Elizabeth Gaskell’s life was divided between the industrial Midlands of the north and London and rural Hampshire in the south of England, as was that of her heroine, Margaret Hale, in North and South. Her mother’s family, the Hollands, substantial landowners, were established near Knutsford, Cheshire, which became the “Cranford” of her best-known work. Gaskell was born Elizabeth Cleghorn Stevenson on September 29, 1810, in Chelsea, then just outside London, where the family had settled after a period in Scotland. Because of her mother’s death, Gaskell was taken to Knutsford, where she spent the next thirteen years in the care of her aunt, Hannah Lumb. The years at Knutsford were very happy ones, and her affection for the town is indicated by the tales in Cranford about its inhabitants. Her brother, John, twelve years older, went into the merchant navy but disappeared on a voyage to the Far East in 1823, an event marked in Gaskell’s fiction by various lost and recovered brothers.
Gaskell’s father remarried, having two more children, and at age fourteen Gaskell was sent to Avonbank School in Stratford, which was kept by the Byerley sisters, her stepmother’s aunts. It was a progressive school by Victorian standards of feminine education, serving Unitarian and other liberal religious groups. She left school at age seventeen to tend her paralyzed father, the relationship between the two having been somewhat strained in the preceding years. From 1827 until his death in 1829, she faithfully nursed him, her dedication to the task bringing forth a grateful testimony from her stepmother. The experience furnished the basis for Margaret Hale’s nursing of her critically ill mother.
The experience of Margaret Hale in the fashionable home of her London relations appears to parallel the months spent by Gaskell with her uncle, Swinton Holland, a banker, and her cousin, Henry Holland, a London physician. Following the fashion for educated and leisured Victorian women, she visited various places during the next few years: in and out of Knutsford (like her narrator, Mary Smith, in Cranford), two winters in Newcastle with a minister, William Turner (the model for the kindly Unitarian minister, Thurstan Benson, in Ruth), and his daughter, Anne, a visit to Manchester to Anne’s sister, Mary, and a winter in Edinburgh with the intellectual and artistic company there. At Manchester, she met William Gaskell, assistant minister of Cross Street Unitarian Chapel, and their warm relationship eventuated in marriage at Knutsford in August, 1832. At her various residences in Manchester, to whose busy industrial life and brusque manners she had to adjust, Gaskell became the mother of four daughters and a son: Marianne, Margaret Emily, Florence, Julia, and William, whose death at the age of ten months caused her great sorrow and resulted in the writing of an idealized portrait of a boy, found in her novel Ruth.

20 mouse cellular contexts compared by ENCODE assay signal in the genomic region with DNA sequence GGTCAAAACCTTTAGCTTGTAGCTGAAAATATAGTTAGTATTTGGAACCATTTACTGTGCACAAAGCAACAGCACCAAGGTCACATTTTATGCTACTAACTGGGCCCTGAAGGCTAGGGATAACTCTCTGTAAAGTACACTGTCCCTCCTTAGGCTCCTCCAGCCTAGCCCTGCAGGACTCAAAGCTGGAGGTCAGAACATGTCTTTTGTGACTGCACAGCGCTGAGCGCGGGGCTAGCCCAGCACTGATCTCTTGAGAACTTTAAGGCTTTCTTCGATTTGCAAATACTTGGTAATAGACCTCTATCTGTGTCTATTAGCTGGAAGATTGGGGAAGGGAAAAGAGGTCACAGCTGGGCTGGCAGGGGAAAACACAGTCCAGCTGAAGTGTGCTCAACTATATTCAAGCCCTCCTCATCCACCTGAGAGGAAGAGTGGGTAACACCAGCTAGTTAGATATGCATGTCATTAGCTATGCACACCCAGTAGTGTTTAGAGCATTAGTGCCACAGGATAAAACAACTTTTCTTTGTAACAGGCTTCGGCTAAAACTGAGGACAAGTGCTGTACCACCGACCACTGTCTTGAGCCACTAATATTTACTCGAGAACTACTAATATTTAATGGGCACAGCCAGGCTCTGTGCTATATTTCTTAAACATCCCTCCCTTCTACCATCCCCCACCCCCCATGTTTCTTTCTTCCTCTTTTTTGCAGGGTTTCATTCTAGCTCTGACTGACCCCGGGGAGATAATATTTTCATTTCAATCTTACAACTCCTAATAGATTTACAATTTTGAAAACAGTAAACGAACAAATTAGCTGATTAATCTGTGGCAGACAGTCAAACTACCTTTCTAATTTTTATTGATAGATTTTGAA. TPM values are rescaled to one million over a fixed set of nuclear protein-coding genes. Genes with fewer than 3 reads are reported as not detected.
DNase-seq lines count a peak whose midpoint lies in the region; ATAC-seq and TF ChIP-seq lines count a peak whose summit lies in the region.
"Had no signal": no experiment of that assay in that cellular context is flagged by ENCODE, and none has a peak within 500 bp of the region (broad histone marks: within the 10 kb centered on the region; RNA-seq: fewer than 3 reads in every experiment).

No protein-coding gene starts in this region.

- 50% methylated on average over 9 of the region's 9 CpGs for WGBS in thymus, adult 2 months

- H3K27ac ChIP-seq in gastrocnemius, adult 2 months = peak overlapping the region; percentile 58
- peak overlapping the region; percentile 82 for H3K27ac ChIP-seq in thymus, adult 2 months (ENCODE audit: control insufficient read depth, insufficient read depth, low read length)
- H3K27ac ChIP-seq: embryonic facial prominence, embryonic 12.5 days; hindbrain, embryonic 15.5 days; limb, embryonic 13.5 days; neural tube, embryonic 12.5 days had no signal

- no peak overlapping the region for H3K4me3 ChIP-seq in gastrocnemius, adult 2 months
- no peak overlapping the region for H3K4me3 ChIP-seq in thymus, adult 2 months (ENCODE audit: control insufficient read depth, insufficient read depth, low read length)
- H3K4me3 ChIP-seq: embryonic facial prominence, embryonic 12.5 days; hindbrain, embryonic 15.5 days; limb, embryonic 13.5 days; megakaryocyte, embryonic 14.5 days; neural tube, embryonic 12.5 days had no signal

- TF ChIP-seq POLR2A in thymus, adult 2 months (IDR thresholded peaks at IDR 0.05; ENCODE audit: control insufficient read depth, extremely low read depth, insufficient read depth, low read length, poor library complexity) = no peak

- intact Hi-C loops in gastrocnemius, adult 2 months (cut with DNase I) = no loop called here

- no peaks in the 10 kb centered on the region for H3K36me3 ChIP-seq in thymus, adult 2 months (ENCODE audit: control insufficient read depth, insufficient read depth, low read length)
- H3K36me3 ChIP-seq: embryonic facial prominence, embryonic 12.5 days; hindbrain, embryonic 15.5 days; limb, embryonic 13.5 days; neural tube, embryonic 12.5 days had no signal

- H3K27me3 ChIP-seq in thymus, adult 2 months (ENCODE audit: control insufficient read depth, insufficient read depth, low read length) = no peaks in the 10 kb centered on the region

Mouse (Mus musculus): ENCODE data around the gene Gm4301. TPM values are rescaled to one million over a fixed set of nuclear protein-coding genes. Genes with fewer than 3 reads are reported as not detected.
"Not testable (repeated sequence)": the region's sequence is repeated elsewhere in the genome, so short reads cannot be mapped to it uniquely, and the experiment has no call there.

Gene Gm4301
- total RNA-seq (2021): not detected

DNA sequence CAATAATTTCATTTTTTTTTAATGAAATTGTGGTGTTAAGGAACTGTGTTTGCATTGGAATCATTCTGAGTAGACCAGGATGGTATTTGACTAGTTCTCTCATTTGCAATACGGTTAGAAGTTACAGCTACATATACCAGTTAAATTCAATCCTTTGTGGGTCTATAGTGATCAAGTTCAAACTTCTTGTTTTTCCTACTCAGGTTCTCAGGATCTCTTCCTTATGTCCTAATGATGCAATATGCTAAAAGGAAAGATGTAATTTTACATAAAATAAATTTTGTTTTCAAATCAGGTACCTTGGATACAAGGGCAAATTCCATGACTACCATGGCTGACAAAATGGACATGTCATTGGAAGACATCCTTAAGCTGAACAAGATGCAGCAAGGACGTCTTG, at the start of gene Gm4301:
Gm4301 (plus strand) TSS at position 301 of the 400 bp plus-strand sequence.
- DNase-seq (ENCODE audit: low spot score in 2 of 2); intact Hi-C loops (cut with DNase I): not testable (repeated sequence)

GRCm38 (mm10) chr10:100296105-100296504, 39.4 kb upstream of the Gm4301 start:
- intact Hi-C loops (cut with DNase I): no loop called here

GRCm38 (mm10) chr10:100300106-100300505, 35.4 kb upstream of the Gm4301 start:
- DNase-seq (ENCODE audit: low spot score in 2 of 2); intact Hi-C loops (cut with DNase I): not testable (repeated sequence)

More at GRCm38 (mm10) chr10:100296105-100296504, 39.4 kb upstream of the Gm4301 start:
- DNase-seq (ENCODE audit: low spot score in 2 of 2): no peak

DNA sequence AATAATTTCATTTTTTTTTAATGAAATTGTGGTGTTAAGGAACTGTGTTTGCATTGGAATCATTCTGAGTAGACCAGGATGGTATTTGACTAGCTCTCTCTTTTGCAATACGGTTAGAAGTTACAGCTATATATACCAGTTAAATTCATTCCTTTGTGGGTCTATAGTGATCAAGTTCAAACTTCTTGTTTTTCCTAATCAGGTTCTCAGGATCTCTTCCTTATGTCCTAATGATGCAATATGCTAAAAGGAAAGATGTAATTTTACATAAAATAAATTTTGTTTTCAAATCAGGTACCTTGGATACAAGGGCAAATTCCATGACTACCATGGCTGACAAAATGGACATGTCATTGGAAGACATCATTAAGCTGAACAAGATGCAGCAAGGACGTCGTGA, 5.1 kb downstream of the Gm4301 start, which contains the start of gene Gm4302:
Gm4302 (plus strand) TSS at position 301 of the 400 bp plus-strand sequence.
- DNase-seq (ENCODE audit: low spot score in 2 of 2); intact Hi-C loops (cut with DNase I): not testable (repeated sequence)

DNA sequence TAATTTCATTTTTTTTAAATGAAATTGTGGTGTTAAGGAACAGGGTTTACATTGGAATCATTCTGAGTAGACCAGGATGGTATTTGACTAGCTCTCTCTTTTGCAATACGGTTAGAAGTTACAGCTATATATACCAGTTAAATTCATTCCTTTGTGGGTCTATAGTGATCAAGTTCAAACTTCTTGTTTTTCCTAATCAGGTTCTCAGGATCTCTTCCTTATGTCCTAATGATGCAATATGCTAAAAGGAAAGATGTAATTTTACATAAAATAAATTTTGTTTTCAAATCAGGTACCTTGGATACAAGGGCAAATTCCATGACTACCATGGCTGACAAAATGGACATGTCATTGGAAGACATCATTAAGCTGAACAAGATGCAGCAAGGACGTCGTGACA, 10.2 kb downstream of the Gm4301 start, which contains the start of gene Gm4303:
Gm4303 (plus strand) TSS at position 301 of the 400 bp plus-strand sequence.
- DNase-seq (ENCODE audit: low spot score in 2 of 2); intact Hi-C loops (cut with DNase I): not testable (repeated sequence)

Gaskell’s husband, who became senior minister in 1854, had a solid reputation as a public speaker, a teacher of English history and literature, an editor of church publications, and a preacher. Despite the uncomfortable weather and atmosphere of Manchester, it was a gathering place for well-educated Unitarians and other non-Anglicans, Cross Street Chapel being a center of lively discussion and numbering many self-made mill owners among its members. It was also true, however, that class divisions between the mill owners and their workers were strongly evident to Gaskell, whose character, Margaret Hale, wonders why two groups so dependent on each other regard their interests as opposed.
To understand Gaskell’s preoccupation with social problems in her fiction, one must note her constant involvement in social welfare with Sunday and weekday schools for children of workers, her visits to working-class homes in the course of parish duties, and her concern for victims of the social system such as unwed mothers. The depression of 1839 to 1840, the Chartist movement aimed at gaining more political power for workers, the Factory Act of 1832 opposed by industrialists and widely evaded in its purpose of restricting hours of labor for women and children—all these conditions provided Gaskell with subject matter.
Gaskell’s immediate impulse to write came from grief over her son’s death, a decision that her husband hoped to channel constructively by encouraging her in her efforts. Her first attempt at a diary and further encouragement from publisher friends resulted in sketches about Life in Manchester, but this was a prelude to her first success as a novelist, Mary Barton. This novel presented the sufferings of the workers during labor unrest, the resistance of the mill-owners, the failure of parliament to respond to labor grievances, and the need for reconciliation. The book was praised by Friedrich Engels...